Hello! You are seeing this webpage because your program terminated on an assertion failure like this one:
my_program: path/to/eigen/Eigen/src/Core/DenseStorage.h:44: Eigen::internal::matrix_array<T, Size, MatrixOptions, Align>::internal::matrix_array() [with T = double, int Size = 2, int MatrixOptions = 2, bool Align = true]: Assertion `(reinterpret_cast<size_t>(array) & (sizemask)) == 0 && "this assertion is explained here: http://eigen.tuxfamily.org/dox-devel/group__TopicUnalignedArrayAssert.html READ THIS WEB PAGE !!! ****"' failed.
There are 4 known causes for this issue. Please read on to understand them and learn how to fix them.
First of all, you need to find out where in your own code this assertion was triggered from. At first glance, the error message doesn't look helpful, as it refers to a file inside Eigen! However, since your program crashed, if you can reproduce the crash, you can get a backtrace using any debugger. For example, if you're using GCC, you can use the GDB debugger as follows:
Now that you know precisely where in your own code the problem is happening, read on to understand what you need to change.
If you have code like this,
then you need to read this separate page: Structures Having Eigen Members.
If you use STL Containers such as std::vector, std::map, ..., with Eigen objects, or with classes containing Eigen objects, like this,
then you need to read this separate page: Using STL Containers with Eigen.
The same issue will be exhibited by any classes/functions by-passing operator new to allocate memory, that is, by performing custom memory allocation followed by calls to the placement new operator. This is for instance typically the case of
std::allocate_shared for which is the solution is to use an aligned allocator as detailed in the solution for STL containers.
If some function in your code is getting an Eigen object passed by value, like this,
then you need to read this separate page: Passing Eigen objects by value to functions.
This is a must-read for people using GCC on Windows (like MinGW or TDM-GCC). If you have this assertion failure in an innocent function declaring a local variable like this:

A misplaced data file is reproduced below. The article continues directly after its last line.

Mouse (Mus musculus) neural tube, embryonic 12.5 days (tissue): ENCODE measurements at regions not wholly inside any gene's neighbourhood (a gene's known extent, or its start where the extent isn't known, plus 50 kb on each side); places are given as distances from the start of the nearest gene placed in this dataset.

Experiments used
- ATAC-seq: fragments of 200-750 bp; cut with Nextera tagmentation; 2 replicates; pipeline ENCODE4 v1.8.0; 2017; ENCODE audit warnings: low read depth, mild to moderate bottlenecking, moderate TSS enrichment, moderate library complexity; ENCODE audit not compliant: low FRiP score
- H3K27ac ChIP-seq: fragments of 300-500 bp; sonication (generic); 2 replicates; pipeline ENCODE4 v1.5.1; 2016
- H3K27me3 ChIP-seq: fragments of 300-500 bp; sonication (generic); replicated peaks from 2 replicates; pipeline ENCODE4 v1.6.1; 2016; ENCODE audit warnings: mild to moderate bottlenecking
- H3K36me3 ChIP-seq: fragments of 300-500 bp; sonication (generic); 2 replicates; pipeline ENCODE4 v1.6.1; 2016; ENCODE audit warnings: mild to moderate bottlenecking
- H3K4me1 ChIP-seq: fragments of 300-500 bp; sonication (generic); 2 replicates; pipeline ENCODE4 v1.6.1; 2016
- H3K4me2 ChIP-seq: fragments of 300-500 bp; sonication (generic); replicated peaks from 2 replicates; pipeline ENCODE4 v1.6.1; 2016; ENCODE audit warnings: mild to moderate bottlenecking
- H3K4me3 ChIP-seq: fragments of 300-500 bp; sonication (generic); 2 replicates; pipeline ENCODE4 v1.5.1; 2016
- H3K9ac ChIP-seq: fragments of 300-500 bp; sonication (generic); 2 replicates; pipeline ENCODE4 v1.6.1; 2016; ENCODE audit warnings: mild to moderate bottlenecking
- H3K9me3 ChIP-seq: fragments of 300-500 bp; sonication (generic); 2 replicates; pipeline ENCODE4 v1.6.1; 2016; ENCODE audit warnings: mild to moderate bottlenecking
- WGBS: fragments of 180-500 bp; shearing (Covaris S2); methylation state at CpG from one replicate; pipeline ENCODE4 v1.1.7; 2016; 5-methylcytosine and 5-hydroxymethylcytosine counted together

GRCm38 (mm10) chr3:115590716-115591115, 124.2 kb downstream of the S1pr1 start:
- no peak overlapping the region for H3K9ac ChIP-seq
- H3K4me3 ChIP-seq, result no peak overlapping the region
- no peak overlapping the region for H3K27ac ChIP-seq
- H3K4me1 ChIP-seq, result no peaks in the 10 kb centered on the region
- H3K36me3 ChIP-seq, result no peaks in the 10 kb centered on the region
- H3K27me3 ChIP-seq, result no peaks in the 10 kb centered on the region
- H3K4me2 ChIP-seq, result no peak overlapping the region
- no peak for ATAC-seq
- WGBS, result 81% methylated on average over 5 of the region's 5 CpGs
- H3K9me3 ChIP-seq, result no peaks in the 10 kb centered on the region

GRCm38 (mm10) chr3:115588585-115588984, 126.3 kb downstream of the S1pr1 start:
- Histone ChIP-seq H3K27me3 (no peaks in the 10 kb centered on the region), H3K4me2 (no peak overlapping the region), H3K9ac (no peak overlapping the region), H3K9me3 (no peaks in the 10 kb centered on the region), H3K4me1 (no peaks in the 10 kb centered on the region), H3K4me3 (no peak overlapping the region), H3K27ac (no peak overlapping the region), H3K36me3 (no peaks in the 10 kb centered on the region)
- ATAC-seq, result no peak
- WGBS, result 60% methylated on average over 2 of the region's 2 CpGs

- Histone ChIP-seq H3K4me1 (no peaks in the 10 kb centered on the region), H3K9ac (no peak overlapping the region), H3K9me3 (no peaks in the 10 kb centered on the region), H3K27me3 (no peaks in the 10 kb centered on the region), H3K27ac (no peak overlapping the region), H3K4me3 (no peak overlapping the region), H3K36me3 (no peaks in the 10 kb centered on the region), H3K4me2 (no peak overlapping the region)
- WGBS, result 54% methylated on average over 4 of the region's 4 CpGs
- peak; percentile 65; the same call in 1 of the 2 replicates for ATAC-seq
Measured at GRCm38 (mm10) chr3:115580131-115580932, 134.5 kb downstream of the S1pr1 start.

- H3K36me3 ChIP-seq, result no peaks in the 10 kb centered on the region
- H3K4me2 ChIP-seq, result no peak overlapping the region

then you need to read this separate page: Compiler making a wrong assumption on stack alignment.
fixed-size vectorizable Eigen objects must absolutely be created at 16-byte-aligned locations, otherwise SIMD instructions addressing them will crash.
Eigen normally takes care of these alignment issues for you, by setting an alignment attribute on them and by overloading their "operator new".
However there are a few corner cases where these alignment settings get overridden: they are the possible causes for this assertion.
DontAlignoption to Matrix, Array, Quaternion, etc. objects that gives you trouble. This way Eigen won't try to align them, and thus won"t assume any special alignment. On the down side, you will pay the cost of unaligned loads/stores for them, but on modern CPUs, the overhead is either null or marginal. See here for an example.
If you want to know why defining EIGEN_DONT_VECTORIZE does not by itself disable 16-byte alignment and the assertion, here's the explanation:
It doesn't disable the assertion, because otherwise code that runs fine without vectorization would suddenly crash when enabling vectorization. It doesn't disable 16-byte alignment, because that would mean that vectorized and non-vectorized code are not mutually ABI-compatible. This ABI compatibility is very important, even for people who develop only an in-house application, as for instance one may want to have in the same application a vectorized path and a non-vectorized path.